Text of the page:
Horizontal tears are seen as thick, linear signals involving the inner two-third zones and often the outer one-third ("trizonal or inner, middle and outer third"), and extending from the mid-posterior horn to the mid-body of the medial meniscus, and as seen frequently, involves the lateral meniscus body, especially in older patients. Image 2 (arrow) demonstrates thick linear signal communicating with the inferior surface.

Horizontal signal within the meniscus may not always be a tear; non-communicating horizontal intrameniscal signal may be intrameniscal degeneration or a normal diffusion phenomenon through its radial fibers. One should consider signal intensity, communication with the femoral or tibial articular surface, status of surrounding tissues, and patient history to classify horizontal meniscal signal. Inner third meniscus horizontal or cleavage signal is always abnormal!

As stated previously, a normal variant of hyperintense horizontal intrameniscal signal is meniscal hypervascularity, found in adolescent patients (see case 2 below). This will usually be seen as thick intrameniscal signal which does not communicate with the articular or capsular surfaces, differentiated from tear by the lack of signal communication, patient age, ill-defined signal margins in meniscus outer third, and usually history will not be consistent with a meniscal injury.




Case 2

In the images 3 and 4, this patient is a 13-year-old female with generalized knee pain and no known injury. The arrows indicate the increased horizontal signal of the medial meniscus posterior horn. Note the thick appearance of the signal and “window framing” (no communication with the articular or capsular surfaces). This is meniscal hypervascularity of the adolescent meniscus, not a true horizontal or flap tear. Care should be taken in the adolescent patient to avoid unnecessary arthroscopy or surgical procedures for normal vascularity. In an adult, as indicated above, normal signal may communicate with the peripheral capsular surface.
satittal pd
Image 3 - Sagittal PD
Normal prominent intrameniscal signal in adults is associated with the following signs:

  • Hypointensity surrounds meniscus on all but capsular peripheral surface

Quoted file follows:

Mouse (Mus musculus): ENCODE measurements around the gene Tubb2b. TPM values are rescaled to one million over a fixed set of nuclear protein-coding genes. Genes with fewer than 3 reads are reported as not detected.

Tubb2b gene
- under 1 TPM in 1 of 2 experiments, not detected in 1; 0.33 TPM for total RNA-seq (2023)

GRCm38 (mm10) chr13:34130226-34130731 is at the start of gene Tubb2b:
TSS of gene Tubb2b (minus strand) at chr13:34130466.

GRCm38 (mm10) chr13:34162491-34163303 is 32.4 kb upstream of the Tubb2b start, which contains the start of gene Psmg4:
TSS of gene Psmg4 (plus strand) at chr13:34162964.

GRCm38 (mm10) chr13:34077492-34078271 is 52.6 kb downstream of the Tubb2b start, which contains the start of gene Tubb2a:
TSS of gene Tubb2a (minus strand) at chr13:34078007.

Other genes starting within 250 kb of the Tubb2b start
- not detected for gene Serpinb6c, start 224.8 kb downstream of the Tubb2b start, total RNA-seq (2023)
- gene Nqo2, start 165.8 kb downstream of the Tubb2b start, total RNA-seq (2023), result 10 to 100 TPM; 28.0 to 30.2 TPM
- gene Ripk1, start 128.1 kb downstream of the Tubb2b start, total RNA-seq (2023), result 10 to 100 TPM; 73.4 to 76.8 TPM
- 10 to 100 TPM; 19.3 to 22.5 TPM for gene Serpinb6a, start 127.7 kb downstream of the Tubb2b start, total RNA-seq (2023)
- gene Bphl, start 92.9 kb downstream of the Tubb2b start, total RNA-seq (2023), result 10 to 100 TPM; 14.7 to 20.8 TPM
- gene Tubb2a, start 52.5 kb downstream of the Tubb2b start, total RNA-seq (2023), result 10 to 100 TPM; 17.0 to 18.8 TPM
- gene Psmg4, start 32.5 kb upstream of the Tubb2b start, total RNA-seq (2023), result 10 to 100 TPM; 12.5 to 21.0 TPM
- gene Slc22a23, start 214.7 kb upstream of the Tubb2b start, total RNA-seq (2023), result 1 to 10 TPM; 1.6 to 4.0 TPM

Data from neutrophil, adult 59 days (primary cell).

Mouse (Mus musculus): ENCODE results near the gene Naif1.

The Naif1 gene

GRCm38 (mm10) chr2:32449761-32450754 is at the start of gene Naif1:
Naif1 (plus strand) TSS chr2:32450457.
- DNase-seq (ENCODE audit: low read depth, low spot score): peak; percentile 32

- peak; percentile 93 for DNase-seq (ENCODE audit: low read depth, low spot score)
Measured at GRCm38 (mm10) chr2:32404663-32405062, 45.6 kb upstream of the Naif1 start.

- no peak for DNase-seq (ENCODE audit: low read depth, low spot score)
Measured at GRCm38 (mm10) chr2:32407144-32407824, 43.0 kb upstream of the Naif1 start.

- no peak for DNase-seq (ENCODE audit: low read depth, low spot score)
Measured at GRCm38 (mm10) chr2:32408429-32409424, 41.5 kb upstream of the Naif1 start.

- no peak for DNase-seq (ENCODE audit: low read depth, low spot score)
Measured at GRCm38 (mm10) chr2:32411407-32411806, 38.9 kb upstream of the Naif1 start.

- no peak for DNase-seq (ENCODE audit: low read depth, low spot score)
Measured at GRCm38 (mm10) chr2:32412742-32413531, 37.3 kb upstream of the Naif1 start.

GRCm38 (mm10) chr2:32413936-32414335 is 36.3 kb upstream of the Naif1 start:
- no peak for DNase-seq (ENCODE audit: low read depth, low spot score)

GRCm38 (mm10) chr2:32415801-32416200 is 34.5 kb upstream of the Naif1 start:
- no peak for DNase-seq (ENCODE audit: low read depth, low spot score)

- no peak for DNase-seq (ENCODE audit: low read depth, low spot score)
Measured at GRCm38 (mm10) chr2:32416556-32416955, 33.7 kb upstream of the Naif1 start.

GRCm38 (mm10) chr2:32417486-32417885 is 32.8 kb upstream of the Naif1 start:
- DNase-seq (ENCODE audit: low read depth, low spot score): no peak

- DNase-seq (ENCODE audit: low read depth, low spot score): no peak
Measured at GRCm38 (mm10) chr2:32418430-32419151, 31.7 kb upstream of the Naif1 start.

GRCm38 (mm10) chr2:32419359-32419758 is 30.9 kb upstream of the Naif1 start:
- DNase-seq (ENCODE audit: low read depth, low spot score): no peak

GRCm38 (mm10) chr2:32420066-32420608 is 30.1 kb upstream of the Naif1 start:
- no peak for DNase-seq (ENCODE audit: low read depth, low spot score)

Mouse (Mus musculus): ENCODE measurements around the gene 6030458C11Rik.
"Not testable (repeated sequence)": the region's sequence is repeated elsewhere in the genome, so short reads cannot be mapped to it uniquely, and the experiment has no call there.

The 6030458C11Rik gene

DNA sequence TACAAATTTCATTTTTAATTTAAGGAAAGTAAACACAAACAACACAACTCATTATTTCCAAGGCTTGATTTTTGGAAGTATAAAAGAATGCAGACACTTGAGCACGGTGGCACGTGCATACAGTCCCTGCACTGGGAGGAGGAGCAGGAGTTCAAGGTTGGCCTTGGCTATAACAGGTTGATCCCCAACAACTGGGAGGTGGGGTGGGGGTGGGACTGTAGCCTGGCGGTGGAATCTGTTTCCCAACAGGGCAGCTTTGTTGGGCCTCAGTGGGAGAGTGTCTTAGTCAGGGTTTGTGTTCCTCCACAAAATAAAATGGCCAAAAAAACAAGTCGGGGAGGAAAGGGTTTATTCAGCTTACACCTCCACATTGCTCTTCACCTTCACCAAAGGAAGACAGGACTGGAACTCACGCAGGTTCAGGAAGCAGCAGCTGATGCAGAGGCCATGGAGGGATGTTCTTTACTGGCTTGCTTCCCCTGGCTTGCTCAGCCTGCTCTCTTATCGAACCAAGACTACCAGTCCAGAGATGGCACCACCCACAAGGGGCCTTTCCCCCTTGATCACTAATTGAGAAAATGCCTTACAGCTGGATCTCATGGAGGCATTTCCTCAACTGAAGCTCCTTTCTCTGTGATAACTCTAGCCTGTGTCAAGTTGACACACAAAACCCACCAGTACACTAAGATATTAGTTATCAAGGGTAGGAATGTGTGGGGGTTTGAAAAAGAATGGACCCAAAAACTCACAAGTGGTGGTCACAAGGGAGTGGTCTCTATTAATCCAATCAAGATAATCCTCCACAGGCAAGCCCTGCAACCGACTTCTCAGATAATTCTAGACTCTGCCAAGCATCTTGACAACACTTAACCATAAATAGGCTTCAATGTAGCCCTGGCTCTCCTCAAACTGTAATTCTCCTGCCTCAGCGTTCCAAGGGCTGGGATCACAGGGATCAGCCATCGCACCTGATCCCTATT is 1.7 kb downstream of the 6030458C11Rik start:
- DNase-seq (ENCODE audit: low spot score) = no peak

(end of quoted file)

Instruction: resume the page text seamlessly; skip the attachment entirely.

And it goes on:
• Signal does not equal hyaline cartilage intensity
  • Always fades on T2
  • No articular surface communication
  • Spares meniscus inner one third
  • Slopes gently downward
  • Often bifurcates peripherally
coronal t2 spir
Image 4 - Coronal T2 SPIR
Other causes of non-tear intrameniscal signal besides diffusion along radial meniscal fibers and pediatric hypervascularity include:
  • Contusion:
    • You should see adjacent bone and / or cartilage injury
    • Have a history of trauma
  • Degeneration
    • Meniscus is usually small with adjacent chondromalacia and femoral condyle
  • Meniscal ossicle
    • Bright T1
  • Intrameniscal cyst
    • Bright T2 with meniscal expansion




Horizontal Meniscal Tear: Appendix

Pathology: Associations

  • Discoid meniscus
  • Most common tear associated with a meniscal cyst 1

Some tip-offs to horizontal tears that need attention:

The tear is trizonal. The inner, middle and outer third with either:
  • Intrameniscal cyst
  • Parameniscal cyst
  • Parameniscal swelling

The patient is young, with a history of acute trauma and:
  • No degenerative disease AND
  • Signs of surrounding bone/cartilage contusion or fracture
  • Deduced or reported history or symptoms of axial load
  • Pain IN compartment commensurate with the horizontal signal




Horizontal Meniscal Tear: References

  1. Clinical MR Imaging: A Practical Approach. Springer. ISBN:3662495988.
  2. Pomeranz SJ. Gamuts & Pearls in MRI & Orthopedics. Ohio, The Merten Company, 1997.
  3. Weerackkody Y, et-al. Horizontal Meniscal Tear: Radiopaedia (sourced 10Jan2018): https://radiopaedia.org/articles/horizontal-meniscal-tear